By Stewart Mandel
November 01, 2012

To appreciate just how profoundly Chip Kelly has transformed Oregon's football program, consider that the Ducks are the second-ranked team in the country, in the hunt for their second BCS championship game berth in three years, and no one is the least bit surprised.

Oregon is 42-6 in four seasons under Kelly. It's won three straight Pac-12 championships, more outright conference titles than the program had claimed in its entire previous history. Whereas reaching the Rose Bowl once constituted a dream season, now, after two appearances in three years, anything less would be considered a letdown.

But as the 8-0 Ducks enter the stretch run of their latest Pac-12 and BCS championship quest beginning with Saturday's trip to 6-2 USC, there's a pervasive sense that this golden era of Oregon football may be nearing its expiration date. While the Ducks have shown no signs of fading anytime soon, questions abound as to how much longer Kelly will remain the coach.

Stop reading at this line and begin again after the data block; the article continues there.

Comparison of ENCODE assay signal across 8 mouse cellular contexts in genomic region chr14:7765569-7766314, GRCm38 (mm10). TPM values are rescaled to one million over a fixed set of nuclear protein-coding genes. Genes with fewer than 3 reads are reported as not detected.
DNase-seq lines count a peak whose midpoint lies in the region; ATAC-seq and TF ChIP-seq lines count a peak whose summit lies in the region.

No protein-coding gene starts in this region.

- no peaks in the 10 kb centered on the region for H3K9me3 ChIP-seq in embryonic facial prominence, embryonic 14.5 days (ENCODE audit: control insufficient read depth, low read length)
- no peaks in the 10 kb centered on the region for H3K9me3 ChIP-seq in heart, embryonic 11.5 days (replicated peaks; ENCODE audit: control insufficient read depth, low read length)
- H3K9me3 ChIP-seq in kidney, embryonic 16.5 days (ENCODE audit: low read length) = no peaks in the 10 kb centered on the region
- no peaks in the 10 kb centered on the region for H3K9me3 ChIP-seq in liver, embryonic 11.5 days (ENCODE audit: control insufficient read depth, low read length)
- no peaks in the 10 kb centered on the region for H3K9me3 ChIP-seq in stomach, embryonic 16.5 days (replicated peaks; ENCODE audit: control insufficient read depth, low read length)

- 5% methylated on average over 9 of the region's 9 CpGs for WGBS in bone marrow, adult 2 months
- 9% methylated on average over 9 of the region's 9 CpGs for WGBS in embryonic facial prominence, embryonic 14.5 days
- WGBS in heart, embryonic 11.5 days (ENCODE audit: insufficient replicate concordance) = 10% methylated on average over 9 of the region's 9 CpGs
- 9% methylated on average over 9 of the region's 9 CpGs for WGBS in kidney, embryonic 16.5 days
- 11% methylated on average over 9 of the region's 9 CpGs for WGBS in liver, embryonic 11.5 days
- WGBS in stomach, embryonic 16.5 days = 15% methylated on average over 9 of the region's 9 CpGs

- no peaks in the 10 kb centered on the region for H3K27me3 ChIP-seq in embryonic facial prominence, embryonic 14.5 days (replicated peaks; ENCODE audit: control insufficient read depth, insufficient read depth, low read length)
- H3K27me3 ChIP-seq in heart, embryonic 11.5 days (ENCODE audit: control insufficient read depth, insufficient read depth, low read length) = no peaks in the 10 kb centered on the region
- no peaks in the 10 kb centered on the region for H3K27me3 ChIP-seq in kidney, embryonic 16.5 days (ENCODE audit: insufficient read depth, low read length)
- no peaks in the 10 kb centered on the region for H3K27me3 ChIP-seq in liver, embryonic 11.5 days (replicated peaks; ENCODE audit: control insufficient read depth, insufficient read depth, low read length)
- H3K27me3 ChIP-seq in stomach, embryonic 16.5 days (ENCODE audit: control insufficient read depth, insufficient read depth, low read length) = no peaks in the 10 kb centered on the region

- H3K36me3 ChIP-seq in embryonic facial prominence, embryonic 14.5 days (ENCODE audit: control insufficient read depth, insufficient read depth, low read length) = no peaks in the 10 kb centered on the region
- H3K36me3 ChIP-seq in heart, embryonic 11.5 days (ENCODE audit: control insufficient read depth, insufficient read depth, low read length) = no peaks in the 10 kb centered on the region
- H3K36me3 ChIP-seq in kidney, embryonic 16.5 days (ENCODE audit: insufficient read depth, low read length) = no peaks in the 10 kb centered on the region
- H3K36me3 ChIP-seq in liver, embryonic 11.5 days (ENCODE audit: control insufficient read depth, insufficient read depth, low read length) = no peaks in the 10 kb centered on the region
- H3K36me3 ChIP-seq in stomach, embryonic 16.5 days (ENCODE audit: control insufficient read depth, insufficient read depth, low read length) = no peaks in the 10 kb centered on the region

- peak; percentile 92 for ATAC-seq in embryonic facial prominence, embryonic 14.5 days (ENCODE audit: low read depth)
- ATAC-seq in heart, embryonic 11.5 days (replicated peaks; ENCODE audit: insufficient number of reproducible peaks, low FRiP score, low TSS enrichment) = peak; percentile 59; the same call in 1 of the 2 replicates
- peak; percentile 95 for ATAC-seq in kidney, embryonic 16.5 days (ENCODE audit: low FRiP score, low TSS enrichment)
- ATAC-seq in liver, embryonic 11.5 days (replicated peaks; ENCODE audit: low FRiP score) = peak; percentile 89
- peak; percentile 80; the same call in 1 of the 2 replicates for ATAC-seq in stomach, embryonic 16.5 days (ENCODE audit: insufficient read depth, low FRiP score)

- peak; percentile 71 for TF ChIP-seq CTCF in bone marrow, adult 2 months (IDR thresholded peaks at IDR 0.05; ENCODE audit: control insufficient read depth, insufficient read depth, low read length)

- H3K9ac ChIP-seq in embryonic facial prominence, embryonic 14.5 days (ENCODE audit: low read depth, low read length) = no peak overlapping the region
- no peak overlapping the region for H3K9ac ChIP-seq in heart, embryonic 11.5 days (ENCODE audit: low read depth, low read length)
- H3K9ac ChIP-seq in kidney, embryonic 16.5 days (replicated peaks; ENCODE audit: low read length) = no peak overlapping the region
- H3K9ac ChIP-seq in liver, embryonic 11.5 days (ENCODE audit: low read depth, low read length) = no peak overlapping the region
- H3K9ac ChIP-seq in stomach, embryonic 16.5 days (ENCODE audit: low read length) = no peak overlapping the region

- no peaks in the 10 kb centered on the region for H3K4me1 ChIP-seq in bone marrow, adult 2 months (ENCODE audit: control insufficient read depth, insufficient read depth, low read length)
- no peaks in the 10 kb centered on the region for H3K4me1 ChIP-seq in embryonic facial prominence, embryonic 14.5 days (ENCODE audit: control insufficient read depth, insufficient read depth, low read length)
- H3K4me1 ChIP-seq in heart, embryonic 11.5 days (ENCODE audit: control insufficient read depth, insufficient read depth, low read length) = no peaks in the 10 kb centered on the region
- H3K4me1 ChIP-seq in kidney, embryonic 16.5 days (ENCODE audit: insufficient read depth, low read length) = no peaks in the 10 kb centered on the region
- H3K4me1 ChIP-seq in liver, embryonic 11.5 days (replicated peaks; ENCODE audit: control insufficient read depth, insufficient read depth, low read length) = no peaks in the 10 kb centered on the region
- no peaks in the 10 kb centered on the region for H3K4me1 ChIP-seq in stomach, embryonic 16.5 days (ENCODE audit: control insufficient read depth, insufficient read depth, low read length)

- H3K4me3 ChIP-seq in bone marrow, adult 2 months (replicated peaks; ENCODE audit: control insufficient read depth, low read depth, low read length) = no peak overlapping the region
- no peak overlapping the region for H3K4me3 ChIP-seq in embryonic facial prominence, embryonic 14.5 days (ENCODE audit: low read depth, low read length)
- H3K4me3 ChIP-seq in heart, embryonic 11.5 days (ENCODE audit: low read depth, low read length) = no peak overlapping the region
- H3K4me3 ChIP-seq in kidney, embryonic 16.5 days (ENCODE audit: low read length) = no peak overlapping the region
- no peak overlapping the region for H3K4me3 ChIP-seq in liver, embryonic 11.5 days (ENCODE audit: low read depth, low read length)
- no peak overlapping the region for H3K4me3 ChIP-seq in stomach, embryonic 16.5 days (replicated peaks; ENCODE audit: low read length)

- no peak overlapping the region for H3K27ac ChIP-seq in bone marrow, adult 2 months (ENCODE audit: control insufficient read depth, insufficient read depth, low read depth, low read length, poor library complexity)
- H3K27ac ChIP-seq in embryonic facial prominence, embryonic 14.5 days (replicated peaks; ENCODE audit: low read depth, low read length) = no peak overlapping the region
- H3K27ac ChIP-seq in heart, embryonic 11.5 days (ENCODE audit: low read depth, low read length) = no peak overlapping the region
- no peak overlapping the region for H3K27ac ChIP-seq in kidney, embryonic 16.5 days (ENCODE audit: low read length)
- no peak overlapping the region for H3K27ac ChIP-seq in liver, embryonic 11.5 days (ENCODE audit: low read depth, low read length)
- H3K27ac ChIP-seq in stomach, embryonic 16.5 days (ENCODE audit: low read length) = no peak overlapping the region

Kelly's first hint of wandering eyes came last January, when he very nearly became the coach of the Tampa Bay Buccaneers. Reports at the time indicated Kelly accepted the job on a Sunday night before changing his mind around midnight. (Kelly insisted he never told the Bucs yes.) It was a serious enough scare that AD Rob Mullens was prepared to promote offensive coordinator Mark Helfrich to replace him, but Kelly ultimately stayed, citing "unfinished business to complete at the University of Oregon."